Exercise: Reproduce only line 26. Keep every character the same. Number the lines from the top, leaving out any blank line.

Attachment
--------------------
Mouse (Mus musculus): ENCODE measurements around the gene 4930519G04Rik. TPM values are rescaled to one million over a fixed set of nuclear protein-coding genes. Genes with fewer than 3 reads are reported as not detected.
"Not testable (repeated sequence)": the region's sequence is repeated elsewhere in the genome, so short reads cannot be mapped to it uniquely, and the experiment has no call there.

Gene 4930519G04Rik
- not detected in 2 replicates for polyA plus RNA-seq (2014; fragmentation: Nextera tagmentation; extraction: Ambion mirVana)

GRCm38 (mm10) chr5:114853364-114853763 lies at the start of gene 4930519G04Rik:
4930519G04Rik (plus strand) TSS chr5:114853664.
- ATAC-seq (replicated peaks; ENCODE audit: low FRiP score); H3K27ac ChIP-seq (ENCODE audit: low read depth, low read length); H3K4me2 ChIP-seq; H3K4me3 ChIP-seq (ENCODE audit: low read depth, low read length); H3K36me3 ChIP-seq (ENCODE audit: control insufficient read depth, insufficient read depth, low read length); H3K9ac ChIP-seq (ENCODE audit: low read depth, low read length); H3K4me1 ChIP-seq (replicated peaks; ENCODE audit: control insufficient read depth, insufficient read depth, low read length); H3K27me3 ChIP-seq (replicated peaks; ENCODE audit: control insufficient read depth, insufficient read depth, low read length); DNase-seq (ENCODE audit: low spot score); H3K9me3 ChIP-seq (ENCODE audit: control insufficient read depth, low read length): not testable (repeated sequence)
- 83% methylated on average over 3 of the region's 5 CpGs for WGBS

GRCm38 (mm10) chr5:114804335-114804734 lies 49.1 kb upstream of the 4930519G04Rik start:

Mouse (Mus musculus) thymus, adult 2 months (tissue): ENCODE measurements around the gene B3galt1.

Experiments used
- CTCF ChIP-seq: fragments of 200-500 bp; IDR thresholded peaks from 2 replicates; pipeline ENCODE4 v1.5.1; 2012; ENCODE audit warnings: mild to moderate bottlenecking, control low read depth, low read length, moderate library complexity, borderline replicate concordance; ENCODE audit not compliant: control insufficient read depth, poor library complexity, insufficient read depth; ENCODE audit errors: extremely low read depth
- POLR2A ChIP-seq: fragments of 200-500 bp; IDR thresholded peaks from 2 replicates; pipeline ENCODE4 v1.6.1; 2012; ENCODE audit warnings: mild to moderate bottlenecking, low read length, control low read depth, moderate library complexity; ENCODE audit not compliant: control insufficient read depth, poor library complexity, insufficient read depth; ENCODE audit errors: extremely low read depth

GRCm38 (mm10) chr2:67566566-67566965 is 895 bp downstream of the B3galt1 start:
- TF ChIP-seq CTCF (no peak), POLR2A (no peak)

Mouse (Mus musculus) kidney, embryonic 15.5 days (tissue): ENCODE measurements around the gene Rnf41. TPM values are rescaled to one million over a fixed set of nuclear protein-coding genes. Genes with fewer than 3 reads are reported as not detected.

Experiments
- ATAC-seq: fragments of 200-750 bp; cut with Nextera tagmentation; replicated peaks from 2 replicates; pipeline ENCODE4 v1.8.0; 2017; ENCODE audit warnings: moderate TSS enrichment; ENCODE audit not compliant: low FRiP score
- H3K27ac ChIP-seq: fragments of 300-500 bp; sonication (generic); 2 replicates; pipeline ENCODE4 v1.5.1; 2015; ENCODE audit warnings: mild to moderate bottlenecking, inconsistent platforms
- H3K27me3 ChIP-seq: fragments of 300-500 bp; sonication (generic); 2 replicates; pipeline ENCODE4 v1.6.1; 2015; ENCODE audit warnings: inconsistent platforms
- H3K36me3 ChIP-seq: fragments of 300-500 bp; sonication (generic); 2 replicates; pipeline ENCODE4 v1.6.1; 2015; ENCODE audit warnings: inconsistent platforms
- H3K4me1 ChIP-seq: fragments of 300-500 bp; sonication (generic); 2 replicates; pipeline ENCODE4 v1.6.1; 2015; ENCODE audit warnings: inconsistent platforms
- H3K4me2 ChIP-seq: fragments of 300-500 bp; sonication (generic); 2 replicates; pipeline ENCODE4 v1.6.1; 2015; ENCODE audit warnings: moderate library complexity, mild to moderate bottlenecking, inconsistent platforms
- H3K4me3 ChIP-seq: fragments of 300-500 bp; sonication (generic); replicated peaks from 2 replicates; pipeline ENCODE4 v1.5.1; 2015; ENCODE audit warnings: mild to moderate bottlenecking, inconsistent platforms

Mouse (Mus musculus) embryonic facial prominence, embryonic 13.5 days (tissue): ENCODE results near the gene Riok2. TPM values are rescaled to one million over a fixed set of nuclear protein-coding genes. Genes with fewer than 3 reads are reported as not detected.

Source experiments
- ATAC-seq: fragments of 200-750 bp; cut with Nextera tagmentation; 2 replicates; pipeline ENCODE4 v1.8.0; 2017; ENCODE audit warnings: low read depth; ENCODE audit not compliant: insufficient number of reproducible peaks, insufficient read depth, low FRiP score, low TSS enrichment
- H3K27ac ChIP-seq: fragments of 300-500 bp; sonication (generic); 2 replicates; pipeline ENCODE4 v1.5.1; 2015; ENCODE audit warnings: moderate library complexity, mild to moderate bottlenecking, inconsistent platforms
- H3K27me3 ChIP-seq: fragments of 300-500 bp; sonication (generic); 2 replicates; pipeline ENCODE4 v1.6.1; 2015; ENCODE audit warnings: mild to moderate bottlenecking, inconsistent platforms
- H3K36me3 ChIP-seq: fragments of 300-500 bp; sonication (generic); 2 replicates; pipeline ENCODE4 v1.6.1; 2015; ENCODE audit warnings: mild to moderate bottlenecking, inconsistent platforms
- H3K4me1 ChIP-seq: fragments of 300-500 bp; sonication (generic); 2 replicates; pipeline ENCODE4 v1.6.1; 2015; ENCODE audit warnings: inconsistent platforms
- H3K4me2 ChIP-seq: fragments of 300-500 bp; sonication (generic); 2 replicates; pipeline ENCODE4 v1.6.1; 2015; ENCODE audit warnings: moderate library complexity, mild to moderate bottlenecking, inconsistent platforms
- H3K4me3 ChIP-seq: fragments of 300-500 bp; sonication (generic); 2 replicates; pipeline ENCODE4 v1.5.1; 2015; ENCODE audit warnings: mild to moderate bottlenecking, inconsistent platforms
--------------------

Source experiments